How do I maintain my wheels?

Click here to download our split-rim maintenance PDF



Dishes / Lips / Front Half - Outer part of the front of a wheel. Usually polished on split rims and powder coated/painted on a single piece wheel.

Barrels / Rear Half - Rear or back part of the wheel whether a split rim or single piece wheel.

Monoblock - Single piece wheel.

3pc or 2pc - 3-piece or 2-piece split rim.

Stepped Dish / Lip - A dish with a taper or slanted edge halfway up / a dish that the tyre would fit on from the front / the front of the wheels facing upwards when fitting a tyre.

Reverse or Flat Dish / Lip - Quite literally a flat dish with no step or taper half way up / the tyre would need to fit on from the rear of the wheel with the front of the wheel facing down.

Powder Coating - A coating three times more durable than paint, but which can only be performed on metal and not plastics, i.e. Plastic Centre Caps cannot be powder coated.

Slant Lip / Dish - Looks the same as a double stepped dish but usually the terminology used alongside classic JDM or European wheels of the 1980s.

Bubble Lip / Dish - Similar to a step lip / dish, but uses a curved or rounded step instead a straight edge to step the dish. Common on vintage German wheels like BBS Magnesium Split Rims of the 1980s.

Sand Blasting - Fine sand media is used to remove corrosion and prep the alloy ready for paint. Air is used as the propulsion.

Aqua Blasting - Uses ceramic media or aluminium beads alongside water to prep or finish the metal parts. Leaves a shiny finish rather than a matte finish left by sandblasting. It also closes up the pores of the casting, leaving it less prone to corrosion or grease getting inside the casting.

Polishing - A finish most often used on aluminium dishes / lips or centres to leave them looking as close to chrome as possible. It will need to be maintained with an aluminium polish to keep the shine and temporarily seal up the aluminium itself.

Hardware - Wheel bolts and nuts to secure the dishes / lips / barrels / centres together.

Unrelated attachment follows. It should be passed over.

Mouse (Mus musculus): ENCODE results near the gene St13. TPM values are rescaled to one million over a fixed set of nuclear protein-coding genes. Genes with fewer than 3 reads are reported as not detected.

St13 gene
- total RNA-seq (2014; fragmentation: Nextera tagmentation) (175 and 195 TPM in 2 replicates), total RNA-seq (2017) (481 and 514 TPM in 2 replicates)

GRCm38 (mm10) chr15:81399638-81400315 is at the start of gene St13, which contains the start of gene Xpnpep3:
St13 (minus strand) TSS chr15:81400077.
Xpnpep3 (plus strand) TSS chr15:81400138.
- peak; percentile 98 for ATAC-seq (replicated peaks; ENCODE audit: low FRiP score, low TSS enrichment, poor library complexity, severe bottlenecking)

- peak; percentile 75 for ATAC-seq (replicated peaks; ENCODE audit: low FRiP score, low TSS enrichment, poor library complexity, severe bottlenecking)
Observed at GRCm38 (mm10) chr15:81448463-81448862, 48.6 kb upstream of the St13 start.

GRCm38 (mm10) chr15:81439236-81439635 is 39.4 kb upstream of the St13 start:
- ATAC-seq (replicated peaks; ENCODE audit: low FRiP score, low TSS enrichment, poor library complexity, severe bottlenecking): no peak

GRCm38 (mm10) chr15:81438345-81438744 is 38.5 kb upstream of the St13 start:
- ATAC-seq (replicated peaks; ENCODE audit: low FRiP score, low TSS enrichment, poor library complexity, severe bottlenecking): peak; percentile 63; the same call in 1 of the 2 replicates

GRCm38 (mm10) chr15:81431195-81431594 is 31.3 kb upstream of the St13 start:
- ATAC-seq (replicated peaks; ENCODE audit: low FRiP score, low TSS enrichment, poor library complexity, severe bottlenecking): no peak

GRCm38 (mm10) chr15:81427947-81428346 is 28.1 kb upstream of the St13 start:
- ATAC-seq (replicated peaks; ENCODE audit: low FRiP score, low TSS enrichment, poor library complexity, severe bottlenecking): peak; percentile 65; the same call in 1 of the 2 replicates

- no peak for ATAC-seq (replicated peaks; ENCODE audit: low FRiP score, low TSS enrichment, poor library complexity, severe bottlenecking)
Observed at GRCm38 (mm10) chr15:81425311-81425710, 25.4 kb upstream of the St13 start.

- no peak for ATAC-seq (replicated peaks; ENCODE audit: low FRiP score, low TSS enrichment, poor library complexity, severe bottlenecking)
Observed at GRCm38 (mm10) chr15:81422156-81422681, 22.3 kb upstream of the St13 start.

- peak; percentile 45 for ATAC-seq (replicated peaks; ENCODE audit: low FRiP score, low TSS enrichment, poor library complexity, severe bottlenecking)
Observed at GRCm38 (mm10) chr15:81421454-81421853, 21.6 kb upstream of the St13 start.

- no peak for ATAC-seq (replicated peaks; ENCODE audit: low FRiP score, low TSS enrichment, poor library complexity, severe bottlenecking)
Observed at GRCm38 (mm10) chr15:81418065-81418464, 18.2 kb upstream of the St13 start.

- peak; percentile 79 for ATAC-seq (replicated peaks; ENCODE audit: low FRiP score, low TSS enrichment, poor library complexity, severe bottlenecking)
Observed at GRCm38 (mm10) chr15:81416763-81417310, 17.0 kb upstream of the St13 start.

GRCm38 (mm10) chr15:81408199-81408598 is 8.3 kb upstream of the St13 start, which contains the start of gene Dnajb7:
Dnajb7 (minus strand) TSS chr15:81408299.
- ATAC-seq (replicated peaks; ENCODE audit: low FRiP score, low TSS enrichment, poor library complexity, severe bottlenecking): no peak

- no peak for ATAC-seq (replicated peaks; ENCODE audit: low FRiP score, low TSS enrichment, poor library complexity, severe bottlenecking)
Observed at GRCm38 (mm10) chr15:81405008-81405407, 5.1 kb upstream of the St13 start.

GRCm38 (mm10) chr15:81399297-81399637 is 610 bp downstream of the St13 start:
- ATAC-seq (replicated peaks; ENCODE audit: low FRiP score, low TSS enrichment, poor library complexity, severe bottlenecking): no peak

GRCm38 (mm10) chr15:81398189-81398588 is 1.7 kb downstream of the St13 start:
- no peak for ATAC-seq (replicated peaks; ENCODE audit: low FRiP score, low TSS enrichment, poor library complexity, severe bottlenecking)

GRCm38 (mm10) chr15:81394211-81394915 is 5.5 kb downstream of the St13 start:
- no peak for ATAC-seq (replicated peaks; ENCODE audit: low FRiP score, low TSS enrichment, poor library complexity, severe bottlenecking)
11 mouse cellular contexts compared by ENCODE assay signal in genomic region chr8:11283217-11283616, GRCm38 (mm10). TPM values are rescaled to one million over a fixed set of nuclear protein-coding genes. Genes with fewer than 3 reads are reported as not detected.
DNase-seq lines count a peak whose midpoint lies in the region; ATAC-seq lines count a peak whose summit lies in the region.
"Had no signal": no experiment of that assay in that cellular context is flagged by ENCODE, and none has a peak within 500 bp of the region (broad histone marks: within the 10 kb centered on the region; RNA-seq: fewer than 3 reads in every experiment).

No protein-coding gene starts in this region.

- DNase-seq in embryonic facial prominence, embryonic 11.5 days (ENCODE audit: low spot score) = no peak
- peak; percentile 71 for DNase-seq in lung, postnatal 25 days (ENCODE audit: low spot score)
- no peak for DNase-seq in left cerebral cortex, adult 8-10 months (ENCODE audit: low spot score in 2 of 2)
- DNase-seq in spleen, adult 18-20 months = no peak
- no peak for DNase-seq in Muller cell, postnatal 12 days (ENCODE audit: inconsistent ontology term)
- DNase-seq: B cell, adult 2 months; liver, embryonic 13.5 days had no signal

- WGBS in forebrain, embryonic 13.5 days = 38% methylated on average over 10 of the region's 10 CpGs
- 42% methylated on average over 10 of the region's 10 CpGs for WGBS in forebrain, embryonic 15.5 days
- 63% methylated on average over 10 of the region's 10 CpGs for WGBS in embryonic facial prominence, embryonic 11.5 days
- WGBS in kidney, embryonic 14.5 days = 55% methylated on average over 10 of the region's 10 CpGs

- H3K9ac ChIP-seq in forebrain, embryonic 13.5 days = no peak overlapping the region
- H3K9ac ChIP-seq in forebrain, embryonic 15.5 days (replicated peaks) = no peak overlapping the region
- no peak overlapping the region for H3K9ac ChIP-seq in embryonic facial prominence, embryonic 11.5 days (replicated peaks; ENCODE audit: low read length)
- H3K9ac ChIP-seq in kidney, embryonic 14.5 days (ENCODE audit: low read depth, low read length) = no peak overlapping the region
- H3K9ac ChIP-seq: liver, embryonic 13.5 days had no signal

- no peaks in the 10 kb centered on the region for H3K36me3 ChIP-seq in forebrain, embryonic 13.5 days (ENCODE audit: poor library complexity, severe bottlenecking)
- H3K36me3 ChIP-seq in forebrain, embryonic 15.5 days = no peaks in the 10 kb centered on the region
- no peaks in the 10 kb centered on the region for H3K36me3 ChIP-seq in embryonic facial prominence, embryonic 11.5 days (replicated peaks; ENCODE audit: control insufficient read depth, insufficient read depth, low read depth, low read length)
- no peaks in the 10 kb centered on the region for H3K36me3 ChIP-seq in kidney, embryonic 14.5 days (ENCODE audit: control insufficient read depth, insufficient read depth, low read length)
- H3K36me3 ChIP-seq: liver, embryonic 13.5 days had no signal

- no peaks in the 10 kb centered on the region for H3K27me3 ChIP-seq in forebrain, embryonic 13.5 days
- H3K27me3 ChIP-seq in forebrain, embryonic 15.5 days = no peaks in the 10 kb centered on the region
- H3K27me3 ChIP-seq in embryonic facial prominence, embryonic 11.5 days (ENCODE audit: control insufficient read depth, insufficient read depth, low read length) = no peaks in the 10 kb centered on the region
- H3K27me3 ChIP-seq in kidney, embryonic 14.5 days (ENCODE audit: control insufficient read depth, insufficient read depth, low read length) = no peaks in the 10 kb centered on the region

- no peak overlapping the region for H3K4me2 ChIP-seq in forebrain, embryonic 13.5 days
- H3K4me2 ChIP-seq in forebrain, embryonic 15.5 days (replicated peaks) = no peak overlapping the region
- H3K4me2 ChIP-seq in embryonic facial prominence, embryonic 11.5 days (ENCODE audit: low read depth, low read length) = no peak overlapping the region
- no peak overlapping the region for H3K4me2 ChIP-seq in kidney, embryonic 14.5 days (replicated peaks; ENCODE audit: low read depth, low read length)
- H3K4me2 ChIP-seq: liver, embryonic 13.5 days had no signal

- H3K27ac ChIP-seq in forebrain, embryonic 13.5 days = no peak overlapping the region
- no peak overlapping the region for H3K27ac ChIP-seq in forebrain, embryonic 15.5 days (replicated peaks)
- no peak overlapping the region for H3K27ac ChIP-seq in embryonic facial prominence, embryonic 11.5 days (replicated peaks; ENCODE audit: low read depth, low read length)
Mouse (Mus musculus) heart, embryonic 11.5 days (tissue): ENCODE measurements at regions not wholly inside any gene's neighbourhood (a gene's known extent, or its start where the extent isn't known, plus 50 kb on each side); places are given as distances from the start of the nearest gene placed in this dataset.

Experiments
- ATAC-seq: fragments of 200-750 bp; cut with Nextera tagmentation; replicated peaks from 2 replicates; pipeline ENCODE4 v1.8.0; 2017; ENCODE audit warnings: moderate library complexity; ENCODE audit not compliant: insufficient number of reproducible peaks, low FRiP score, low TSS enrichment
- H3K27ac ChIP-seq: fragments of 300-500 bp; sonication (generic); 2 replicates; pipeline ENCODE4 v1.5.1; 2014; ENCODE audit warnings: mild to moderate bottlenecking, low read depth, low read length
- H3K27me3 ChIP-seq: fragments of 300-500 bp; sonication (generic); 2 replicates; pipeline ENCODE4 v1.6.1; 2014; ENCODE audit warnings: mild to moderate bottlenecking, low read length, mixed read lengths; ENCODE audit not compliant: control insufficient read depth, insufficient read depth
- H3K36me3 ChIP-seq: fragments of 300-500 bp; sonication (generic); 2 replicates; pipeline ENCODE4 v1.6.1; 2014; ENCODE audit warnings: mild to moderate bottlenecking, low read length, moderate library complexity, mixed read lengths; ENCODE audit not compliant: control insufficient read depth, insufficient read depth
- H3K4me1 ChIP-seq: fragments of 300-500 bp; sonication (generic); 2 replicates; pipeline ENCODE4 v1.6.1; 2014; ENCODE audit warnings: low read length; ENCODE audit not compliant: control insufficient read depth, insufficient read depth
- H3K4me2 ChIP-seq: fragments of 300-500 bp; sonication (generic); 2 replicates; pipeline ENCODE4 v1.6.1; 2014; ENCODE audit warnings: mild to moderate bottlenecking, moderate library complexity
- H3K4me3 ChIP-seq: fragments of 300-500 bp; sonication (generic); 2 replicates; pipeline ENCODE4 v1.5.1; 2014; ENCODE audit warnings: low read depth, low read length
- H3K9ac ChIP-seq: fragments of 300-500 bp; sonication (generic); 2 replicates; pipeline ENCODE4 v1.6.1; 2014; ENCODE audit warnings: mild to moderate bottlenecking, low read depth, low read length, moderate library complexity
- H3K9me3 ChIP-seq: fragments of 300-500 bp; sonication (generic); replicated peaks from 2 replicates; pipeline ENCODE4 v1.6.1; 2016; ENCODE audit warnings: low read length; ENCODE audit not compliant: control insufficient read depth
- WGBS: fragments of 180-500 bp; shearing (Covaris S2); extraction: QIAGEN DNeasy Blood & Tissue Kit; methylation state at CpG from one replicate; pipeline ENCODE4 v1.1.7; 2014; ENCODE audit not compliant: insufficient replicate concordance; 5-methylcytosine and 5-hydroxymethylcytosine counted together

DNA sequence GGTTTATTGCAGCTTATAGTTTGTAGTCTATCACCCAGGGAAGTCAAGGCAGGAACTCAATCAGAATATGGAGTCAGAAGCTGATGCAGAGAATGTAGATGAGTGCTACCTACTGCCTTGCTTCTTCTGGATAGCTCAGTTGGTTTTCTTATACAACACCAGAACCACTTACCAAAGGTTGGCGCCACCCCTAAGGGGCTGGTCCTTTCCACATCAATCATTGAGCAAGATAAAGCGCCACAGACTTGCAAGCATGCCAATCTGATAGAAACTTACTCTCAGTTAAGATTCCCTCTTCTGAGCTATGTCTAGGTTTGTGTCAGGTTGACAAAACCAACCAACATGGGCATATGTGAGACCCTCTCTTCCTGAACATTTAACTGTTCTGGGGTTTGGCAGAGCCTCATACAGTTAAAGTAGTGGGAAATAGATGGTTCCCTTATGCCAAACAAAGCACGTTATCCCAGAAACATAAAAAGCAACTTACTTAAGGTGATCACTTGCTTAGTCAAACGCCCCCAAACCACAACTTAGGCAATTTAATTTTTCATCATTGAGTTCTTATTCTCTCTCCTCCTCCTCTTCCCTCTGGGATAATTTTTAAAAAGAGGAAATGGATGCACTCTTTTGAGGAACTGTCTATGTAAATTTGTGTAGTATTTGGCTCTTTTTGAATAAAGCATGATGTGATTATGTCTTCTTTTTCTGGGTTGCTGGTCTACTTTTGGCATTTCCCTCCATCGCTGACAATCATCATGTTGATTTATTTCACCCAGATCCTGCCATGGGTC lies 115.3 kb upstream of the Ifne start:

Silicone - Used to seal the gap between the lip / centre / barrel to ensure an air tight area. 

Cast - When molten aluminium alloy is used with a mould. 

Billet - When a centre is machined out of a solid block of aluminium. 



How can I tell if my dishes are anodised?

If they are original dishes / lips from Work, SSR, Enkei or 99% of another Japanese Wheel brand, they are most likely clear anodised over polished. If you have never had to polish your dishes / lips but only clean them with soapy water and they stay looking mirror polished, they are either clear anodised over polished aluminium or stainless steel dishes.

How can I tell if my wheels are genuine split rims or not?

When you see wheels day in day out, you can tell in a few seconds whether they are genuine split rims or not. These are some giveaways to help you to determine:

If there is a small gap, i.e. approx 0.1 - 0.5mm between the centre and dish / lip or barrel and centre, this could mean they are split rims.

If the hardware is plastic, they are fake split rims.

If the dishes are a diamond cut but they still have split rim bolts going through the lips, they are fake split rims.

If they are brand new and under £500.00, they are very likely to be fake split rims. Most 15” upwards brand new split rims start at £1500.00 per set.

If the dishes are secured by a nut and bolt, they are most likely split rims - but not always.

If they are welded around the lip and barrel, they are still a 2 or 3 piece, but a 2-piece or 3-piece welded split rim.

My split rims are welded around the lip and barrel. Can this be split on a lathe?

Yes, we can do this for you. This is mostly seen in vintage Japanese wheels pre-2000, but is occasionally seen in more recent times. It is a way of strengthening the wheels whilst using less hardware to enable an incredibly strong, lightweight wheel.


How much are dishes for my wheels?

All you need to do is work out what size dish you need and then head over to our dish / lips chart for pricing.

How can I measure up which dishes I need?

By measuring from where the dish would sit on the centre, you can measure from that point to where you would like the outer edge of the lip to sit. Once you have that measurement in inches, you would need to minus 0.5” inches for the current measurement. The reason you minus 0.5” inches is to take into consideration the additional material on the lip used for supporting the tyre.

How do I measure my wheel correctly?

For the correct diameter, measure directly across the middle of the wheels from one side to the other, then minus 1” inch. You will then have the correct diameter. You may need to round up or down to the closest inch, but it will only be by a fraction of an inch. For the width, measure from the tyre bead to the other tyre bead, also known as the inner edge of the lip and barrel. This will give you the correct width. Wheels are always measured in inches, apart from a few very rare metric alloys made in the past.



August 07, 2019 — Isaac Brain